That’s the title of an essay in the Dallas Morning News by Robert Jeffress, the pastor of First Baptist in Dallas. As an aside, this is the same church I mentioned earlier in the year that opened its new and improved 3,000 seat, super-sized church-theater-business at a cost of $130 million. Jeffress, it seems to me, is not the kind and loving Christian he pretends to be but rather a shrewd and glorified god henchman. I’ll let you read his opinion piece, if you desire, but he has no place, really, bringing his god, his judgment and his views about abortion into this fray with Syria.
I’ve heard Mr. Jeffress say this before: we need to “reclaim God’s absolute and unchanging moral law.” I know….It makes us wonder if he’s even read the Bible. If he had read the OT, he’d know that his God has committed plenty of acts that are now considered immoral to our society.
If he had read the Bible, he’d surely open his state-of-the-art church to the homeless in his city. After all, God’s house, which enjoys benefits from the taxpayers, is not in use at night nor during most days, and there are plenty of folks who need shelter in Dallas.
If he had read the Bible, he’d know that all the times he speaks of knowing God’s will and intentions, of playing god’s mini-me, was a big no-no. He’d know not to judge gays. He’d know not to judge other believers. He’d know not to speak for God like this: “Think about this one time in heaven God was sitting up there with his sketch pad and he said, ‘you know I’m going to design human beings and would it be fun of they started doing this together with one another,’” Jeffress explained. “God dreamed up sex, He thought it up for our enjoyment, He gave us the equipment to enjoy it with.”
Did he now? I thought God added “equipment” right after Adam and Eve showed their naughty side–as punishment–just as the snake lost its legs. Gee. I guess the Bible is all about interpretation.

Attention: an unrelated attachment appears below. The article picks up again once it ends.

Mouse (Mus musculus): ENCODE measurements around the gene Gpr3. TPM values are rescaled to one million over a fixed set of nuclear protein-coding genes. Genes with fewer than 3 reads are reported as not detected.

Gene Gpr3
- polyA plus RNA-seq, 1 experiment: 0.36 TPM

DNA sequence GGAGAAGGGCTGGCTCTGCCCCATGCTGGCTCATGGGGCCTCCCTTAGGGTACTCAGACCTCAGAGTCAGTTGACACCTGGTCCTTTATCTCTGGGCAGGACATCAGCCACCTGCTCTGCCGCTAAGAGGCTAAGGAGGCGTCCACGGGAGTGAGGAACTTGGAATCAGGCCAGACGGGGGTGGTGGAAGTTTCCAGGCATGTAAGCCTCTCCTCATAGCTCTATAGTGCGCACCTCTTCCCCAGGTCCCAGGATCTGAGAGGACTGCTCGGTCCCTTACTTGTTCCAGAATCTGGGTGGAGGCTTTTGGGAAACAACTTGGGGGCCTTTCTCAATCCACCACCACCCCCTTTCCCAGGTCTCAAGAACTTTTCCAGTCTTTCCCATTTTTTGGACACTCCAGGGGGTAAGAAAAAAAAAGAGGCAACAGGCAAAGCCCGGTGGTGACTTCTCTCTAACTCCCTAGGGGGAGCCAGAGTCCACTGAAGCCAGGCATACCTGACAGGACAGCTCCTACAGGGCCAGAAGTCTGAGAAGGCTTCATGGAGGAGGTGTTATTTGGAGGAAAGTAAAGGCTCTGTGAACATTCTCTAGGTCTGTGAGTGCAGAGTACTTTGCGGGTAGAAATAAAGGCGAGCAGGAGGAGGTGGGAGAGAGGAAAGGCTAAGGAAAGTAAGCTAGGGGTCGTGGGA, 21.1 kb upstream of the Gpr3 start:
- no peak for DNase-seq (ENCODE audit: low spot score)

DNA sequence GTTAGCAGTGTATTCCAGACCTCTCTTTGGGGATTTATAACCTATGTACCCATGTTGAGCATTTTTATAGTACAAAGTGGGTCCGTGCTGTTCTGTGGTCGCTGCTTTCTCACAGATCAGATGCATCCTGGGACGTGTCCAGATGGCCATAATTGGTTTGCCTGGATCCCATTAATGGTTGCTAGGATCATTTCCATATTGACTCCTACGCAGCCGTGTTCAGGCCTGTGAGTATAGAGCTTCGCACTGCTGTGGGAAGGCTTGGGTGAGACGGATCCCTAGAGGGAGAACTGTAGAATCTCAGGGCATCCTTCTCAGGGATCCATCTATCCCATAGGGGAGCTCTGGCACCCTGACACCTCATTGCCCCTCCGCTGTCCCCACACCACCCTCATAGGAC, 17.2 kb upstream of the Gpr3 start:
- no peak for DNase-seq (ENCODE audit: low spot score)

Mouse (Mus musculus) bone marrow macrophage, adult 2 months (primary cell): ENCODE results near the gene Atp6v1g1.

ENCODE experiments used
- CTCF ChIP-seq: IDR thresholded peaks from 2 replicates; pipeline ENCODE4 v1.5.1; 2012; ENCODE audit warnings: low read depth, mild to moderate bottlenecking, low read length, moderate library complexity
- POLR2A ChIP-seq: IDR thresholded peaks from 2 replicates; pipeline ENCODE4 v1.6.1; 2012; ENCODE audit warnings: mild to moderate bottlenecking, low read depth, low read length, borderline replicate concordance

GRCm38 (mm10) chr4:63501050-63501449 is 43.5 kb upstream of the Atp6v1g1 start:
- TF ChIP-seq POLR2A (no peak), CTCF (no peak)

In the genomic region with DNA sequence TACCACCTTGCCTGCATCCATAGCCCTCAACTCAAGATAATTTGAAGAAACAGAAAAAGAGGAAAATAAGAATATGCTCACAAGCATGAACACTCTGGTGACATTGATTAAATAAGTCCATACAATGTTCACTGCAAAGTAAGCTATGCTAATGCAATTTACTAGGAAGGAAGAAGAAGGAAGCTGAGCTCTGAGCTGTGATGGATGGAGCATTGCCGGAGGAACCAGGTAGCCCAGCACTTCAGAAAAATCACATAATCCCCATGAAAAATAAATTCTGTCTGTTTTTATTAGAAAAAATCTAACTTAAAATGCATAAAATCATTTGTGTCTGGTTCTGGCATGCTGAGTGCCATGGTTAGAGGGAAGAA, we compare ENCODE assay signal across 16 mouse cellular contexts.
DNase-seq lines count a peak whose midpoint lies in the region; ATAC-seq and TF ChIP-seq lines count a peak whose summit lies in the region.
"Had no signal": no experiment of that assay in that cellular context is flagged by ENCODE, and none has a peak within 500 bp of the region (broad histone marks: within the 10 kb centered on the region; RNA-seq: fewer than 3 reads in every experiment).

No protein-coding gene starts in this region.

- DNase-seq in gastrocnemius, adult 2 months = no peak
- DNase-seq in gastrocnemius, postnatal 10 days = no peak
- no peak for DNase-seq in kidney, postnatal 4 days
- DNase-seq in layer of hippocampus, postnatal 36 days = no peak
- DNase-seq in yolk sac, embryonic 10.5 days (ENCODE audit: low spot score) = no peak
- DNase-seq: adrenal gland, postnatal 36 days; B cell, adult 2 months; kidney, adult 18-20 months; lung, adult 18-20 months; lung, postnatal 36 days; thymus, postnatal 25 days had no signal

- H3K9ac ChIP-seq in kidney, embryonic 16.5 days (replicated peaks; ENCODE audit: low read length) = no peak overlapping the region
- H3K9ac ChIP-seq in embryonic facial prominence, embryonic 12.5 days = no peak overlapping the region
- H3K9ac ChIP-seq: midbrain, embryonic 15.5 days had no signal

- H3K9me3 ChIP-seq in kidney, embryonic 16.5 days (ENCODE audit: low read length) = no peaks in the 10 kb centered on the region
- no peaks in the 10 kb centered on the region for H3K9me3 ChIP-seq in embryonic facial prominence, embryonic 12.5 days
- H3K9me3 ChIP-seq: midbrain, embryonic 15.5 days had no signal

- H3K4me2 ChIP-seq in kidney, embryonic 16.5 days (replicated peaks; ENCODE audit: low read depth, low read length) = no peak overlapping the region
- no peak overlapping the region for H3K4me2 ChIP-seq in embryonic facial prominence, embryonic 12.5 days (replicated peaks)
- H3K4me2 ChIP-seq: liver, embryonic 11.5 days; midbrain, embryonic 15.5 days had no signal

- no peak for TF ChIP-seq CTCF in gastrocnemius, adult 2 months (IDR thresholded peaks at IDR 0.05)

If Jeffers had read anything about the history of religion, he’d know that the Catholics and the Mormons and even the Muslims he criticizes are all relatives of his Baptist church, all variants of the same “cult.” (He seems to love that word.) It’s kind of ironic that, in tearing down the separation between church and state as Jeffress desires, he aligns more with the prophet Muhammad and the Islamic faith that he scorns.
Robert Jeffress is the reason why you and I continue to have these dialogues. He’s the reason we want religious leaders to stay in their churches. So every time he gets the urge to shame Americans, every time he wants to fortify his private army at the expense of peace in the populace, every time he sits in his ivory chapel and proclaims judgment on the people below, we don’t have to hear or see him. He has his very own (very extravagant) soapbox with his very own mini-me’s who will nod and clap and cheer. That should be more than enough.
I tried to understand this man, the leader of our nation’s oldest megachurch and the shepherd of 10,000-plus apparently content sheep here in Dallas. Really, I did. I figured if so many people liked him, he must be somewhat likeable.
I’m sure that’s what folks said about Bashar Assad, too.